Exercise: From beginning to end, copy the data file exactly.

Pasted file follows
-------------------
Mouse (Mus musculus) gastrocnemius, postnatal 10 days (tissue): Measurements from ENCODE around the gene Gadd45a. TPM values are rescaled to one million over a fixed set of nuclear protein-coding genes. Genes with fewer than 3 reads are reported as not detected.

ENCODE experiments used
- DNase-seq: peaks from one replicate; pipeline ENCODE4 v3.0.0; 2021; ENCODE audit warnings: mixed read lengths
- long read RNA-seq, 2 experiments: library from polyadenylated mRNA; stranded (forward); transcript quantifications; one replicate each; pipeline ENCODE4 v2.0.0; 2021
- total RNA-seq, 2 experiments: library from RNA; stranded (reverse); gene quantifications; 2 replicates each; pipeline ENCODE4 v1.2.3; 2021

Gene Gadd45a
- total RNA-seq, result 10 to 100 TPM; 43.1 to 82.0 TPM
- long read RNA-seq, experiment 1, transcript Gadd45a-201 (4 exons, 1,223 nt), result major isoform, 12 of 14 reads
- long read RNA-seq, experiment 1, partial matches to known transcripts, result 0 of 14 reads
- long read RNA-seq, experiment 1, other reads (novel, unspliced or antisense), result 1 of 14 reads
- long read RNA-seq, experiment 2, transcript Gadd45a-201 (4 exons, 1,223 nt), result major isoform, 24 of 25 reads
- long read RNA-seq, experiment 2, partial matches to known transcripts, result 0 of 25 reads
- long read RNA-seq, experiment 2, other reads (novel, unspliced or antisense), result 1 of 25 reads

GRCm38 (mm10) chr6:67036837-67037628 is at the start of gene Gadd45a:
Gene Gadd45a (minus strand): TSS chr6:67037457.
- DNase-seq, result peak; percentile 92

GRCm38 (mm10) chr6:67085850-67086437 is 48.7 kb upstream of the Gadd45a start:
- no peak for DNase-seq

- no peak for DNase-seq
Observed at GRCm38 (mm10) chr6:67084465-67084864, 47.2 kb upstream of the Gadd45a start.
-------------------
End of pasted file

Mouse (Mus musculus) gastrocnemius, postnatal 10 days (tissue): Measurements from ENCODE around the gene Gadd45a. TPM values are rescaled to one million over a fixed set of nuclear protein-coding genes. Genes with fewer than 3 reads are reported as not detected.

ENCODE experiments used
- DNase-seq: peaks from one replicate; pipeline ENCODE4 v3.0.0; 2021; ENCODE audit warnings: mixed read lengths
- long read RNA-seq, 2 experiments: library from polyadenylated mRNA; stranded (forward); transcript quantifications; one replicate each; pipeline ENCODE4 v2.0.0; 2021
- total RNA-seq, 2 experiments: library from RNA; stranded (reverse); gene quantifications; 2 replicates each; pipeline ENCODE4 v1.2.3; 2021

Gene Gadd45a
- total RNA-seq, result 10 to 100 TPM; 43.1 to 82.0 TPM
- long read RNA-seq, experiment 1, transcript Gadd45a-201 (4 exons, 1,223 nt), result major isoform, 12 of 14 reads
- long read RNA-seq, experiment 1, partial matches to known transcripts, result 0 of 14 reads
- long read RNA-seq, experiment 1, other reads (novel, unspliced or antisense), result 1 of 14 reads
- long read RNA-seq, experiment 2, transcript Gadd45a-201 (4 exons, 1,223 nt), result major isoform, 24 of 25 reads
- long read RNA-seq, experiment 2, partial matches to known transcripts, result 0 of 25 reads
- long read RNA-seq, experiment 2, other reads (novel, unspliced or antisense), result 1 of 25 reads

GRCm38 (mm10) chr6:67036837-67037628 is at the start of gene Gadd45a:
Gene Gadd45a (minus strand): TSS chr6:67037457.
- DNase-seq, result peak; percentile 92

GRCm38 (mm10) chr6:67085850-67086437 is 48.7 kb upstream of the Gadd45a start:
- no peak for DNase-seq

- no peak for DNase-seq
Observed at GRCm38 (mm10) chr6:67084465-67084864, 47.2 kb upstream of the Gadd45a start.